Feeds

Home Office death list 'stops ID fraud'

I impersonate dead people

Security for virtualized datacentres

The Home Office today said its new weekly register of deaths mailout is "hastening the demise of a cruel type of identity fraud" by catching pension cheats who impersonate dead people.

So far four "carefully vetted" organisations have been approved by the General Register Office (GRO) - part of the Identity and Passport Service - to recieve copies of 12,000 dead people's personal details each week. It allows specialised "mortality screening" firms to check whether pension claims are legit.

Junior minister Meg Hillier said: "The use of death records in this way will have a dramatic impact on fraudsters abusing people's deaths - a crime which causes financial and personal distress to both businesses and individuals alike."

Faraday Tracing Bureau is one of the early users of the GRO list, and carries out checks for 200 pension firms. Sales director Chris Rattenbury said: "Firms undertaking mortality screening were finding on average that one in four hundred pensions were being claimed fraudulently sometimes for as long as ten years.

"This new process will stop this kind of fraud completely."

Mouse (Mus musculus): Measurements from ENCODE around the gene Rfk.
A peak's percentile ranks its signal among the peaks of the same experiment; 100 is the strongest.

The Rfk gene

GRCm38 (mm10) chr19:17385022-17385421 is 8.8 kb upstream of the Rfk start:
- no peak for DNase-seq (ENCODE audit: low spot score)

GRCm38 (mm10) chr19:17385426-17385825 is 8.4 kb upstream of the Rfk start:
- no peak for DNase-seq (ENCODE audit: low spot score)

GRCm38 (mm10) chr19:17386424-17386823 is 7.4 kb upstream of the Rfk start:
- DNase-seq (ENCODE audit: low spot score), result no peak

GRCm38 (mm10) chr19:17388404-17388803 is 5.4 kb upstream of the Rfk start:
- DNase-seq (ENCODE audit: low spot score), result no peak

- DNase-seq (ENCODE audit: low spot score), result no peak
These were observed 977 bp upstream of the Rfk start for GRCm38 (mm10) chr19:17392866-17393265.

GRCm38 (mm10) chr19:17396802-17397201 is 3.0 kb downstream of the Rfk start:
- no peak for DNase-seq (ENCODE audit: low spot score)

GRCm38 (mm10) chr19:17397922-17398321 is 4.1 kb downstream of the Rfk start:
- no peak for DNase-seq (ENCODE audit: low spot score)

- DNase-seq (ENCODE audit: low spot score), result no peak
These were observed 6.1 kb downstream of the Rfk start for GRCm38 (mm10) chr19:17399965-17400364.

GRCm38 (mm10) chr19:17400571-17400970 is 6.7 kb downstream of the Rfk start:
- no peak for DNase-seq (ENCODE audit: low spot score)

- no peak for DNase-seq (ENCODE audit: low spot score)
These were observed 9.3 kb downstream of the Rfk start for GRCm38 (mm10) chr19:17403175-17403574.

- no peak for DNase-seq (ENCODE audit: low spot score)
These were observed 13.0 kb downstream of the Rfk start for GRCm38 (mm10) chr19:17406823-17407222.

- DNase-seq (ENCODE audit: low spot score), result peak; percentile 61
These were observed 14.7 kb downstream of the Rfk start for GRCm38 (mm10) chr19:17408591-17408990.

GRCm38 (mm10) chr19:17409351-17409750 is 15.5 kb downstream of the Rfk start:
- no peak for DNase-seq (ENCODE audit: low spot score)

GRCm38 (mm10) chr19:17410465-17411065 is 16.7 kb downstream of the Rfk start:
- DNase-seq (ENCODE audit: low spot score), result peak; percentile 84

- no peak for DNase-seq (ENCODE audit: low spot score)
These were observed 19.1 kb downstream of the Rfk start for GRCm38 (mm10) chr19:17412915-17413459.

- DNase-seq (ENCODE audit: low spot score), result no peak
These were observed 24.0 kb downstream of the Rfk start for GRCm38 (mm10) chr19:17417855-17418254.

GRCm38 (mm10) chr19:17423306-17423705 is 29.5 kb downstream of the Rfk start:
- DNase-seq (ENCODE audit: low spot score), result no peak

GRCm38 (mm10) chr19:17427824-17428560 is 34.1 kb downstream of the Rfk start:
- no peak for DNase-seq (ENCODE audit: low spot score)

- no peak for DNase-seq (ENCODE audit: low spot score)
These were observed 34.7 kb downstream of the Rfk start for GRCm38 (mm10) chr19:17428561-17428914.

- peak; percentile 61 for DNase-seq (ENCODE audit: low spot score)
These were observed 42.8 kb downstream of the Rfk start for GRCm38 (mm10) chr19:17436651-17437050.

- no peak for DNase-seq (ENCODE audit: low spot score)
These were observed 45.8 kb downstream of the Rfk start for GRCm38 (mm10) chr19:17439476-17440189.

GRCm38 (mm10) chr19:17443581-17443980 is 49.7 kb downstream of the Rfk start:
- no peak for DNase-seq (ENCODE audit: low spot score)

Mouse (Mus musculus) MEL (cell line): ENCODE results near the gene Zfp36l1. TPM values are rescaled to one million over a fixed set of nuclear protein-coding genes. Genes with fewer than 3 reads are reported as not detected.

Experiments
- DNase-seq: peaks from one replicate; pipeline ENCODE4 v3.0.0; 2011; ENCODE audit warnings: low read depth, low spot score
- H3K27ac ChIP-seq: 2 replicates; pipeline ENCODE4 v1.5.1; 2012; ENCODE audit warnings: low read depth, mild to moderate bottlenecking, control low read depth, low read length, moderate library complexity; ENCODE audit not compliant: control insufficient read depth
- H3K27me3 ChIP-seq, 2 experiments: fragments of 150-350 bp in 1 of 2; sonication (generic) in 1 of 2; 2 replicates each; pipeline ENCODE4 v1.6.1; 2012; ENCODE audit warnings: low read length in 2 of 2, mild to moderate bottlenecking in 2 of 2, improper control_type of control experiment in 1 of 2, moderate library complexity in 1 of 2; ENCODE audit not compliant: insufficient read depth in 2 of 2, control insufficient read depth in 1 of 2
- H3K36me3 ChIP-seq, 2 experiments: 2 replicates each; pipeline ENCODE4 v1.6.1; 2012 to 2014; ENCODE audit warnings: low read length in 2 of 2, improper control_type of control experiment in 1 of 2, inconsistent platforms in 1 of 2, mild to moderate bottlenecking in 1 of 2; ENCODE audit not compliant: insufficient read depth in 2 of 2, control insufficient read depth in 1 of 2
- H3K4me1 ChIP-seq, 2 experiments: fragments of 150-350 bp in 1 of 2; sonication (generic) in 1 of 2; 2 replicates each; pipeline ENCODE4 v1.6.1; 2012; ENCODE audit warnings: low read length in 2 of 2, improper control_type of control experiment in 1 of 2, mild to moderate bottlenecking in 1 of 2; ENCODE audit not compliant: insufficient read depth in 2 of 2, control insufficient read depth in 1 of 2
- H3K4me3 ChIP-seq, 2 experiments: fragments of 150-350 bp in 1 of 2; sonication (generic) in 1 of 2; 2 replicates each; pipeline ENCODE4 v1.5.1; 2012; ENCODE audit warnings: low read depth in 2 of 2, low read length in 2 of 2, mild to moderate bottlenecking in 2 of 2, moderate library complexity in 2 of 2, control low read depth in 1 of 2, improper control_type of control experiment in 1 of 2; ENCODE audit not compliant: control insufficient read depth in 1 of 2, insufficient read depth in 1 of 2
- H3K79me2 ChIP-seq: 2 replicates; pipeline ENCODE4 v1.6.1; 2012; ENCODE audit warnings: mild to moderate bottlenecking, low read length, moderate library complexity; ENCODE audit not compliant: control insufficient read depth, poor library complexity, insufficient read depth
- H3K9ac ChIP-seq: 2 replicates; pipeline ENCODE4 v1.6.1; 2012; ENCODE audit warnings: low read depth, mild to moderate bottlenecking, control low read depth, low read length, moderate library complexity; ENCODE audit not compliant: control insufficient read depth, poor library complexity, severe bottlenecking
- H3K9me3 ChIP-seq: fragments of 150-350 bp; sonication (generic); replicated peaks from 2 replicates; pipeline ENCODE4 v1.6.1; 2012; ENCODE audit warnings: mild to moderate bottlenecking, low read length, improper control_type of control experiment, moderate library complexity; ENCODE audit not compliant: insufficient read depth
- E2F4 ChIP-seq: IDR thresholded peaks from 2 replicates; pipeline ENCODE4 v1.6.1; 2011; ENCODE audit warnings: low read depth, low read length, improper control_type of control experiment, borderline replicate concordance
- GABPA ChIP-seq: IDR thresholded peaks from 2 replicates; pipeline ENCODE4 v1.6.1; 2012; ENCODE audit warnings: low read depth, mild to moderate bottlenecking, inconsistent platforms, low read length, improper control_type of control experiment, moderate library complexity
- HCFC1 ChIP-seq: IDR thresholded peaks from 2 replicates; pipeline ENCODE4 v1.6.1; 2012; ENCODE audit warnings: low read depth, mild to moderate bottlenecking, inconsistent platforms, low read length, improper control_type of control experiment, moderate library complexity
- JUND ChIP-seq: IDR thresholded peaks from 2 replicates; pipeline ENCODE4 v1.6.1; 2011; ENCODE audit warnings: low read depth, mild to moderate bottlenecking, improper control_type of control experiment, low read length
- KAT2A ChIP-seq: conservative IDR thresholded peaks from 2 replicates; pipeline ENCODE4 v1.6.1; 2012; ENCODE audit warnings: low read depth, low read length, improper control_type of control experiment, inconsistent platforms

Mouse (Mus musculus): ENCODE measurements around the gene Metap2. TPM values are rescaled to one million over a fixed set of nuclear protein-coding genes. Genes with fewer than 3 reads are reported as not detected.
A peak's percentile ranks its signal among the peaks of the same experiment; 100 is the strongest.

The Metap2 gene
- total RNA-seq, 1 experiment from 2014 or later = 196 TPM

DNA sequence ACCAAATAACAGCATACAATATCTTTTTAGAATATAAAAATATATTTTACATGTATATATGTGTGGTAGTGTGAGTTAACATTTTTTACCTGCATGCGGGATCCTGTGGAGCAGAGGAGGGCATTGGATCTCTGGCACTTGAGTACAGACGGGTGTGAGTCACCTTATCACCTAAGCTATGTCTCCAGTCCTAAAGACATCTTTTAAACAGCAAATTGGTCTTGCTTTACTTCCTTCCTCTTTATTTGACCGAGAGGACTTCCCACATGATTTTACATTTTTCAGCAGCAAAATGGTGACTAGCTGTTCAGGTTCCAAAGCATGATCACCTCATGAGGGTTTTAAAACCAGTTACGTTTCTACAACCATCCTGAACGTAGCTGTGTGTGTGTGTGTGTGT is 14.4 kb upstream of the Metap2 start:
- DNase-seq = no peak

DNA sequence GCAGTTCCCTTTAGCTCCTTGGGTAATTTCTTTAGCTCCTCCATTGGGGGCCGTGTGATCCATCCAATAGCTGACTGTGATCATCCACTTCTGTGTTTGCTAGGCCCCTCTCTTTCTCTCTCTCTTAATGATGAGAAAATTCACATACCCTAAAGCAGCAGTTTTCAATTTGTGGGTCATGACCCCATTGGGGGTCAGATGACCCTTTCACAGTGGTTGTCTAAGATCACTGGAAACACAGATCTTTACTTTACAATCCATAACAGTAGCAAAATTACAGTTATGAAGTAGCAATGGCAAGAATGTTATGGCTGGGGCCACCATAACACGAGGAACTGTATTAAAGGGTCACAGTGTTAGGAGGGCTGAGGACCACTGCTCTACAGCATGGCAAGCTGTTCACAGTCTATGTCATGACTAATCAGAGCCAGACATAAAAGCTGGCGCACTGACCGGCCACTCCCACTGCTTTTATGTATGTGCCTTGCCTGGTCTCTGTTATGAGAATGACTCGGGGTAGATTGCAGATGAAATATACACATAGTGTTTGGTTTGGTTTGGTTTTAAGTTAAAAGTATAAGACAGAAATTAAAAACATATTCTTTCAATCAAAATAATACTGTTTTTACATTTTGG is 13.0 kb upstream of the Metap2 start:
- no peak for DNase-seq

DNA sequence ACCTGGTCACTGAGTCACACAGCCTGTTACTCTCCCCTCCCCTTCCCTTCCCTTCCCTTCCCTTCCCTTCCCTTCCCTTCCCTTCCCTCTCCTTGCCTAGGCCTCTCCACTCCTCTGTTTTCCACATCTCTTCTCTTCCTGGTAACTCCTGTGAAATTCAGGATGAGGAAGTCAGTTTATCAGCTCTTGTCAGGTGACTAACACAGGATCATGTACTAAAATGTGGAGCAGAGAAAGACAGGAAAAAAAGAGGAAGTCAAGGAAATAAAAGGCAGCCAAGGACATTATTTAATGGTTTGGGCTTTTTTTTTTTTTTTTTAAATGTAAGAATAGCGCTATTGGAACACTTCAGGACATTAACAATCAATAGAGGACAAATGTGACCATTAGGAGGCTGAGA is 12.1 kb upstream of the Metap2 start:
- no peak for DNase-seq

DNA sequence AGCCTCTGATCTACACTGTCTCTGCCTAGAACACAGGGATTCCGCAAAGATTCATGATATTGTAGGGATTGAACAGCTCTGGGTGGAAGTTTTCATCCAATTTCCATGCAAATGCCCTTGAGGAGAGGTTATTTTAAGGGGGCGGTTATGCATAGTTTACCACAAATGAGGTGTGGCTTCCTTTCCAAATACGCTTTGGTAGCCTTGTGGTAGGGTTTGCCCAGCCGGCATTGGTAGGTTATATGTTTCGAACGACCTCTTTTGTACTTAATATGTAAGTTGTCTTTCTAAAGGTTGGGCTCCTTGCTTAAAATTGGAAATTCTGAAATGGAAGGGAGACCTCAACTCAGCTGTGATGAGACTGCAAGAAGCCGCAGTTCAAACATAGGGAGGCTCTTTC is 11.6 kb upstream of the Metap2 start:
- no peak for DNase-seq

The other mortality screeners so far approved are Tracesmart, Synectics Solutions and Experian.

The scheme began at the end of September under new data sharing powers assumed by the GRO under the Police and Justice Act 2006. The vetting criteria and list of eligible organisations are here. ®

Beginner's guide to SSL certificates

Whitepapers

Cloud and hybrid-cloud data protection for VMware
Learn how quick and easy it is to configure backups and perform restores for VMware environments.
A strategic approach to identity relationship management
ForgeRock commissioned Forrester to evaluate companies’ IAM practices and requirements when it comes to customer-facing scenarios versus employee-facing ones.
High Performance for All
While HPC is not new, it has traditionally been seen as a specialist area – is it now geared up to meet more mainstream requirements?
Three 1TB solid state scorchers up for grabs
Big SSDs can be expensive but think big and think free because you could be the lucky winner of one of three 1TB Samsung SSD 840 EVO drives that we’re giving away worth over £300 apiece.
Security for virtualized datacentres
Legacy security solutions are inefficient due to the architectural differences between physical and virtual environments.